The restaurants you frequent are not brick and mortar. They are days piled on top of days of relentless research, cross-continental travel, a warren-like co-habitation with people to whom you are not married.

Your reservations are interminable lunches; eating and drinking and eating and drinking and then driving, changing if you’re lucky, perhaps a shower before going back out and doing it all over again except now it’s dinnertime and your meal lasts long into the night because everyone knows you have nowhere else to be.

The menu you’re perusing are words of allegiances sown in the backseats of rental cars, in the shadows of what once was sea and in the rat-a-tat patter of perennial directives; I need my phone. Turn left here! Do you mind if I just…rest my head?

In your salad is a piece of cheese made from row houses set against a caliginous river. An egg that floats. A mad professor who keeps peacocks and trees made of jam. Your vinegar is a castle. A fireplace. A mouse running across a well-hewn floor, the viscous sweetness a woman’s smile, evidence that where you are at this moment is exactly where you're supposed to be.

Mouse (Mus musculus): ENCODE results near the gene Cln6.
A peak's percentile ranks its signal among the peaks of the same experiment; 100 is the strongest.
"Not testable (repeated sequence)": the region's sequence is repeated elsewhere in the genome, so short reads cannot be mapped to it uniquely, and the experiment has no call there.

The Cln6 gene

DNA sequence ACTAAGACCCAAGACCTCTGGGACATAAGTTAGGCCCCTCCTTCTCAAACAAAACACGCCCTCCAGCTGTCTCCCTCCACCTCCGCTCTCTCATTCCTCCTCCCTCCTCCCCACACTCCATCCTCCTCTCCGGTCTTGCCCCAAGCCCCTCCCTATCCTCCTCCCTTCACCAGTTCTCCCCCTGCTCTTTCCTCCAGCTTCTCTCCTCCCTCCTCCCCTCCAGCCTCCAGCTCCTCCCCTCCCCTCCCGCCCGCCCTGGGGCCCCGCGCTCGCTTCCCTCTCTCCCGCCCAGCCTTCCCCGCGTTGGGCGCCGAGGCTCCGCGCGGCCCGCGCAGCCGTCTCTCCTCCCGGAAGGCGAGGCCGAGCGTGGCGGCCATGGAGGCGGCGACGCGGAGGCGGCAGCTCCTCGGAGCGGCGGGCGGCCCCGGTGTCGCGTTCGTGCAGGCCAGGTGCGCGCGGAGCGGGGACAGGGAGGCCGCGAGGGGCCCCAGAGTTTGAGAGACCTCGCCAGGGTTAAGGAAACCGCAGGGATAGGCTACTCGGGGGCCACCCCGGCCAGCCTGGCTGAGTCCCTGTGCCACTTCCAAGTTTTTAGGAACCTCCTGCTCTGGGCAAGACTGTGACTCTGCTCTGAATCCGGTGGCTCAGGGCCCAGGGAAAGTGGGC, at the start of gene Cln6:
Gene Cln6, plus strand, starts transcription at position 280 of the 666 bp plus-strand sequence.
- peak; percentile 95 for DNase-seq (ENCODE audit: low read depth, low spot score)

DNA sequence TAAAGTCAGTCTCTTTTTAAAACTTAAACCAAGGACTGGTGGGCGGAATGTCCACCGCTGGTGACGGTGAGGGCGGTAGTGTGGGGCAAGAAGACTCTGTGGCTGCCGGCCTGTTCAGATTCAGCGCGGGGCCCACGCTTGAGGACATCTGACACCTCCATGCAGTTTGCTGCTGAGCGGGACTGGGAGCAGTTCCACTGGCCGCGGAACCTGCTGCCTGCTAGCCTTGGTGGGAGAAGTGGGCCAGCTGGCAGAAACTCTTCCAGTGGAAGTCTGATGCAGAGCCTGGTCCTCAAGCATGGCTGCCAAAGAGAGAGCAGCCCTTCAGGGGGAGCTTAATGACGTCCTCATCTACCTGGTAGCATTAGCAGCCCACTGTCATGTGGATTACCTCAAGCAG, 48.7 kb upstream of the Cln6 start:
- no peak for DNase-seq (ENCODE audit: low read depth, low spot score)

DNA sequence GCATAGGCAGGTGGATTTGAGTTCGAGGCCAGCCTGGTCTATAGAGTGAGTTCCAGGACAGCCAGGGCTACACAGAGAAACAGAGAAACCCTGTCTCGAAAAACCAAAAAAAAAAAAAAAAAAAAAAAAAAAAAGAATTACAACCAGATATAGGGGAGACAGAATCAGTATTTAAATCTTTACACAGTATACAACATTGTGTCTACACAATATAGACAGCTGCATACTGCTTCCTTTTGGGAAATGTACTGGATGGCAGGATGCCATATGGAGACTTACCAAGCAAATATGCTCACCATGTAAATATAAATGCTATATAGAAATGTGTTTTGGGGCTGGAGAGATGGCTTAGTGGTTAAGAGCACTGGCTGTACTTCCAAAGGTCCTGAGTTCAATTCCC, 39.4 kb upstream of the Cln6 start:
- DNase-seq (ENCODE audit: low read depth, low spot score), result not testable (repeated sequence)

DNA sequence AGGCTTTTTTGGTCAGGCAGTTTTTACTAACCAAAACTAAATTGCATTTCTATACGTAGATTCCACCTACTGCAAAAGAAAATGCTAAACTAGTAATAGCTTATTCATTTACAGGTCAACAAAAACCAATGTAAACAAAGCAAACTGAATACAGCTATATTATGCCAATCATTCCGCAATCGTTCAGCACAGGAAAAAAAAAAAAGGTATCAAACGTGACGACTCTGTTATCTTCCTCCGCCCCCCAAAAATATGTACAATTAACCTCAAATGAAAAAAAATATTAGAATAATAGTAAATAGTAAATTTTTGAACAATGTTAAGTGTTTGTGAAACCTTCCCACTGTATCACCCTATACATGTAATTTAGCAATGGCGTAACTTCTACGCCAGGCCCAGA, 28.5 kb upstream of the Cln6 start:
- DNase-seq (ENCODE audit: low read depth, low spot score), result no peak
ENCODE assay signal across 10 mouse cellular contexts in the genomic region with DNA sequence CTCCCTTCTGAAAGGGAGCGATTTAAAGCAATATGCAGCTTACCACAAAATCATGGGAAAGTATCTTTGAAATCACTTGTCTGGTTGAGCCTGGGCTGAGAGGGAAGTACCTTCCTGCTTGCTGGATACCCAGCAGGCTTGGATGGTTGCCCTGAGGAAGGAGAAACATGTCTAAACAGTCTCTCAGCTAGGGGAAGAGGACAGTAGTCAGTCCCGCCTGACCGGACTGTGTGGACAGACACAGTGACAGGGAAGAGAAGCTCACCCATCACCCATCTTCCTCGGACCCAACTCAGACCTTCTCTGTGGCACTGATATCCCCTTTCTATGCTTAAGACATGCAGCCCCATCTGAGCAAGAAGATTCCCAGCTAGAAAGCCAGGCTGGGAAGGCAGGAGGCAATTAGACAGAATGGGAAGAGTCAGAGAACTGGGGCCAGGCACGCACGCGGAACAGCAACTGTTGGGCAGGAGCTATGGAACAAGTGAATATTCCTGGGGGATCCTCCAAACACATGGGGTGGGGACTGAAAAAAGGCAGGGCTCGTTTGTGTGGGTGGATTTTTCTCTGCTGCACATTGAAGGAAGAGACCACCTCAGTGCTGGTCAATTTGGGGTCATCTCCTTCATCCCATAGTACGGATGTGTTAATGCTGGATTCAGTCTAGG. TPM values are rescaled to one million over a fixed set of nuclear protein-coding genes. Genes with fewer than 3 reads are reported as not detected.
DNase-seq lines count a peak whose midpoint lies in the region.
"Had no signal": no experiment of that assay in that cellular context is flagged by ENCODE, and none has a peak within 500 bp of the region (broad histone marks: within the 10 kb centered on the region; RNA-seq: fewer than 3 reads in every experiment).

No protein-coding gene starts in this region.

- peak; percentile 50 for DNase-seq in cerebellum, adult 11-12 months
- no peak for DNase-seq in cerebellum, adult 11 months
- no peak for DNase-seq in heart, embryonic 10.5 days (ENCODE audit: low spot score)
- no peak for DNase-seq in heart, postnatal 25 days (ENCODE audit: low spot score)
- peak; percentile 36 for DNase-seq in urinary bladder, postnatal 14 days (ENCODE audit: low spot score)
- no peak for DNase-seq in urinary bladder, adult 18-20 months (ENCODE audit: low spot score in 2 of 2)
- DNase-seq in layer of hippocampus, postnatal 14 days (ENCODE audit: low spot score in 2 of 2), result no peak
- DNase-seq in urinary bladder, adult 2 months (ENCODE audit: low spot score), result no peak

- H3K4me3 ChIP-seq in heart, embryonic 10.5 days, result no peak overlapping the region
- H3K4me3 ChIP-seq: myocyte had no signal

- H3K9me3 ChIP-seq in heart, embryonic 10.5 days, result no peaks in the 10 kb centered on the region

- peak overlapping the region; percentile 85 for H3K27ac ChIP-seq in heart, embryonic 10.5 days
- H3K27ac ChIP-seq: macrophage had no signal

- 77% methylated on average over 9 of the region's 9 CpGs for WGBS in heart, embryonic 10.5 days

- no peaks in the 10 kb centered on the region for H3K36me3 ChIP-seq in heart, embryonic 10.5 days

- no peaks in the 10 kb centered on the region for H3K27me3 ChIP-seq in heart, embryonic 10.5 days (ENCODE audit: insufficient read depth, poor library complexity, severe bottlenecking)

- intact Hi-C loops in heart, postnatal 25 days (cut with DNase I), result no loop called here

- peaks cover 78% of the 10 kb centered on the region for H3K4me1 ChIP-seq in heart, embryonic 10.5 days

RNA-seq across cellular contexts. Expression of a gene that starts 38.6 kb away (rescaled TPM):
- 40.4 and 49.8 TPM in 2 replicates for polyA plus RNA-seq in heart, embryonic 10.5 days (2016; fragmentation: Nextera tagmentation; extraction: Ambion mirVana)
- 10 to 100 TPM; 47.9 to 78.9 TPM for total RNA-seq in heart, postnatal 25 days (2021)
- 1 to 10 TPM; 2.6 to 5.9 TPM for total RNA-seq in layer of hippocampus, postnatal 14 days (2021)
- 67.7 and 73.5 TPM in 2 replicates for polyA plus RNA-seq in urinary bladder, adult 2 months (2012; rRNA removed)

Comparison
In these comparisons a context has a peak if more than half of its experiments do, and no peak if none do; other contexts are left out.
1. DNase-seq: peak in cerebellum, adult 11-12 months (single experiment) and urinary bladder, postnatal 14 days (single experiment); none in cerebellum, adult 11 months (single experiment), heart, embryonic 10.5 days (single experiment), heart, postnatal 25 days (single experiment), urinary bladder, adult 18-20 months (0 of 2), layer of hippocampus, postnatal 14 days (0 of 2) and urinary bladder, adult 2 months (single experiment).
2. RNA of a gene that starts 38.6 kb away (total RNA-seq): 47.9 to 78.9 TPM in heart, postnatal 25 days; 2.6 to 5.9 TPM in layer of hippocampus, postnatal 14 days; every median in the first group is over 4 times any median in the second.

The bowls of pasta at your table are four generation’s hands; a rubric of ever-changing names, evanescent memories of childhood, the brodo a sweat bolstering candy-shaped twists revealing a wrist’s secrets; love, hate, joy, hope, compromises bob to the surface like stars longing to be pulled from the sky. 

The secondi you have chosen to share with the table is a cellar of 3,000 hides, the smell alternately repugnant and sweet, your fork making its way from plate to mouth a myriad ruler’s rises and falls.

The story of your truffle is a cave where men stand hunched for hours, gently turning the soft spores in their large, leathery hands. Look closer and you will see an outfit of Wellingtons slogging through the muck of a Piemonte hillside so secretive tracks must be covered, directions never inscribed.

In the legs of your wine glass is dirt. Clay. Sand. Rain. The sun and the three moons.

The liquid is patience. 


Vagaries of weather.

The angel’s share, a must.

You sit back down. You order grappa. Your glass is a tulip from Mesopotamia where shipwrecked sailors build fires in the sand. It tastes like fountain pens, like war. When your server sets down dessert, you can smell the dusky remnants of expired candle wax from nonna’s birthday, the phyllo layers crafted from misting rain.